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“The Automobile has come to stay…”

So ends a letter to then Indiana University President William Lowe Bryan from the head of the department of Geology, Edgar R. Cumings, in 1924.

 Black and white photograph of a family riding in an open-top car.
The First Car in Bloomington, 1907

Following the introduction of the first factory-made automobile to the city of Bloomington in 1907, the numbers steadily grew within the city and on the university grounds to where Cumings acknowledged in 1924, “The automobile is now a standard and universally recognized means of transportation and must be recognized and provided for by educational institutions just as it is by its business concerns. The later provide adequate parking space for the cars of their employees.”

By 1936, the situation had reached the point that upon a complaint by Alfred Kinsey regarding parking west of the Biology building, President Bryan even enlisted the aid of the renowned landscape design firm Olmsted Brothers, who were then under commission to prepare a landscape design plan for the entire campus. You can read their response here.

Due to the vastly increased enrollment of students on the Bloomington campus following the end of the Second World War (going from 4,498 in 1945-46 to 10,345 students the following year), the parking issue continued to balloon. According to the March 1948 minutes of the Faculty Council, the campus only had a capacity for only 200 vehicles, while  approximately 900 permits had been issued. That fall, the University Parking Committee recommended a drastic set of measures which included:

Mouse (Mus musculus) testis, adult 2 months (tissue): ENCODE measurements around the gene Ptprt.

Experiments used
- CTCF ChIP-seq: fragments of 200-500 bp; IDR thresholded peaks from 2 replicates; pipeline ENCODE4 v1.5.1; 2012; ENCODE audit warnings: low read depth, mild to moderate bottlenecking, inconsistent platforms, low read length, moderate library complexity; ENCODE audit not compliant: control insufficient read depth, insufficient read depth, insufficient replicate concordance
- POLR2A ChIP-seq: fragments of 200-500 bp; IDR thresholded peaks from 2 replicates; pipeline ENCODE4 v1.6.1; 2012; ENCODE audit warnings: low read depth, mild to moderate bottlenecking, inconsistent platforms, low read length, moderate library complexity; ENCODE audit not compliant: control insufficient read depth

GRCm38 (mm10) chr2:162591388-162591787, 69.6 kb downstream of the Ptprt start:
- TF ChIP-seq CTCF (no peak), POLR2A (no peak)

• For the first violation of parking regulation, campus police will tag the car and report the offense to the Dean of Faculties who will give a warning to the offender
  • For the second violation of parking regulations, campus police will tag the car and report offense to the Dean of Faculties who will notify the offender that his parking permit is revoked for the remainder of the academic year….

and rather sarcastically, Dean Herman T. Briscoe even made the suggestion that the “two faculty members who have the most traffic violations be added to the Parking Committee.” The collected parking fines were stipulated to go into the Library’s Book Fund.

 Scanned image of a typed document.
From the January 18, 1955 Faculty Council minutes

By December 1954, the Faculty Council even went to the extent of unanimously approving a resolution to include in their minutes “the list of faculty members delinquent in fines for traffic violations.” The Council felt that if they didn’t require the members of the faculty to abide by the regulations, they couldn’t require the student population to do the same. It seems that this method of rather pubic shaming proved effective, as in February 1955, the minutes reported that “the number of violations of parking violations by faculty members has markedly decreased since last December and that the payment of fines by faculty members charged with violations has increased.” The practice was discontinued in May of 1955 as the continual practice of compiling the list was deemed “impractical.”

Since then, the issue of parking has remained a continual point of discussion, with new plans issued every few years. To be honest, I began writing this post with the original intention of conveying how bad things have gotten, because I’ll admit I occasionally whine about the parking situation on campus. 🙂 However, my research quickly put me in my place. Today, according to Campus Parking Operations, the university has approximately 20,000 parking spaces for about 23,000 permits which equates to about an 87% capacity. In 1948, there was a capacity for only about 22%, yikes!

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